Six bridges are being profiled in this tour guide article. Five of them are located within 10 miles’ distance of US Hwy. 36, which slices through the county.  One of them is a railroad bridge over the Missouri River at St. Joseph. The sixth bridge is located 20 miles south of St. Joseph along the tributary of the Missouri, just west of its confluence with the second longest river in the US. Only one of the six bridges profiled here has been replaced. While there are four other pre-1920 steel truss bridges and a half dozen wooden stringer bridges still in use in the county, these six are the créme dela créme because of their unique design and their construction, using recycled steel parts. We’ll start off with the first bridge:

Duncan Creek Bridge (see photo above)

Location: Duncan Creek at Randolph Rd. near Blair. 3 miles north of Hwy. 36

Bridge Type: Pin-connected Parker through truss with four panels

Date of construction: 1935

Status:  In use.

Comments:  The Blair Bridge is perhaps the smallest of any Parker through truss bridges built in the history of bridge building in the US, with the main span of only 86 feet (the total length is 91 feet) and only four panels. Normally one would find four panels on a pony truss bridge. Yet looking at the pinned connections, the portal and strut bracings  as well as the V-laced bracing on the bridge’s top chord, it appears that the bridge was assembled using parts from a bridge dismantled before the date of construction. It is clear that the date of construction is not accurate. It is possible that either the bridge was relocated to this place or it was put together on sight using parts from a pre-1900 structure(s). Evidence is pointing to the latter because of its unusual appearance, which would have violated the standardized truss codes put in place by the state when they introduced 7+ panel Parker trusses with riveted connections in ca. 1915. Whoever was the genius behind this bridge has yet to be discovered through research. In either case, the bridge still retains its original form today and is open to traffic.

 

Cottonwood Creek Bridge

Cottonwood Creek Bridge

Location: Cottonwood Creek on Larkinburg Rd., 3 miles west of Hwy. 7, 4.6 miles SSE of Bendena and 12 miles S of Hwy. 36

Bridge Type:  Pin-connected Pratt through truss, with A-frame portal bracings and a shortened middle panel

Date of construction: Before 1900

Status: Still in use on a minimum maintenance road

Comments:  At a total length of only 75 feet, the Bendena Bridge is one of the shortest Pratt through trusses built in the history of bridge building. While the bridge has a total of five panels (typical of a 100-foot through truss span), the middle panel is only a third of the length of the other four panels. This leads to the question of whether this bridge was rebuilt using parts from another bridge or if it was relocated here but the panel was shortened in length to accomodate the crossing over a small creek. It is clear that the bridge originated from a period up to 1910 for pinned connections were popular during that time.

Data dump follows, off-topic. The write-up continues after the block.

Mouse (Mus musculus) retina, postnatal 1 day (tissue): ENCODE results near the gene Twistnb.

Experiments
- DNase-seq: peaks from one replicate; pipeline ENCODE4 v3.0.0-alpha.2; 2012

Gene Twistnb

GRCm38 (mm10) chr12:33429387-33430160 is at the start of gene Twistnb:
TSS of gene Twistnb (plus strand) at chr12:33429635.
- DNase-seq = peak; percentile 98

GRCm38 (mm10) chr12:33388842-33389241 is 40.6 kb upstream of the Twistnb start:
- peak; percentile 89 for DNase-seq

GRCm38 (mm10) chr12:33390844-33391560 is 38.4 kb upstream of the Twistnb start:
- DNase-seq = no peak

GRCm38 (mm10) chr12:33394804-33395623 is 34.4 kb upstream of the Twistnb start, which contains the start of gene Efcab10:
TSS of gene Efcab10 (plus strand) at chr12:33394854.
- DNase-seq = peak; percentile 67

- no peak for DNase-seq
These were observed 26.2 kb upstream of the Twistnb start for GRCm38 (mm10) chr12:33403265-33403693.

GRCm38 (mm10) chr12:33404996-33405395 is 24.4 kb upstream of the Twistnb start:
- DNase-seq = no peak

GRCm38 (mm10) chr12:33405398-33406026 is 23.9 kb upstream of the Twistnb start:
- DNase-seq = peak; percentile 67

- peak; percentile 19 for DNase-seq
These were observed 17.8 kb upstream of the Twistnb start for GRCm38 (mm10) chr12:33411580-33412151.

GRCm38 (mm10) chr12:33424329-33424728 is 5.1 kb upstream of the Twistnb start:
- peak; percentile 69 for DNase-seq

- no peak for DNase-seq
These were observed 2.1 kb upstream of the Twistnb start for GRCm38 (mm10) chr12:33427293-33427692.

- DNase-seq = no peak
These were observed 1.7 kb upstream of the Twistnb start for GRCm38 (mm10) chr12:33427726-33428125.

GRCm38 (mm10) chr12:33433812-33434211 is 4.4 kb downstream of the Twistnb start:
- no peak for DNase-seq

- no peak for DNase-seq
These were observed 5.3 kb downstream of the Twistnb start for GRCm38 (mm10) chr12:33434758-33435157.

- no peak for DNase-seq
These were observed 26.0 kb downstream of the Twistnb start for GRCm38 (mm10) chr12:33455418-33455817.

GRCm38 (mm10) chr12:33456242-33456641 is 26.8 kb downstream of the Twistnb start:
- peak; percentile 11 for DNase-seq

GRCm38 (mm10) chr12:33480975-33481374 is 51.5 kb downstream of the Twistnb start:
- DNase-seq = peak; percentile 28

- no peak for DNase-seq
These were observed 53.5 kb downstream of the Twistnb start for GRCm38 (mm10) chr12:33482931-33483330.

Doniphan Bridge

Doniphan Bridge

Location: Tributary of Missouri River on Monument Rd., 1.2 miles E of Doniphan and 0.3 miles W of the Missouri River

Bridge Type:  Waddell Pony Truss with riveted connections

Date of Construction: ca. 1920

Status: In use

Comments:  The Doniphan Bridge represents an example of an earlier use of welded and riveted connections. It is considered a Waddell truss because of the subdivided connections which are not found in a kingpost pony truss design. Yet how it was resembled is unusual because of the use of steel I and H-beams that were bolted and welded together. It is possible that this bridge was assembled using steel parts from a building or a bridge. Given the excessive use of steel for heavier crossings and sturdier buildings, it is possible that this bridge was constructed between 1915 and 1940. More information is needed to determine its construction date. In either case, the unusual appearance of the bridge makes it eligible for some accolades on the state level, at least.

 

 

 

 

 

 

 

 

 

 

 

 

 

 

Charlie Creek Bridge

Location: Charlie Creek at 190th Rd., 3 miles south of Hwy. 36 and 2.3 miles west of Hwy. 220

Bridge Type: Stone arch bridge with 35° skew

Status: Replaced with a concrete culvert

Comments: The Charlie Creek Bridge was a unique crossing for two reasons: 1. It was a stone arch bridge that was built before 1920 and 2. Despite having a total length of 30-40 feet, the bridge was built oin a 35- 40° skew, thus allowing the creek to flow freely underneath the road. This was something that the county engineer kept in mind, when this bridge was replaced with a concrete culvert crossing in 2010, as it too has a skew similar to the old one.

 

 

Old Hwy. 36 Bridge

 

Old Hwy. 36 Viaduct

Location: Old railroad grade on Old US Hwy. 36, 600 feet south of US Hwy. 36, three miles E of Troy.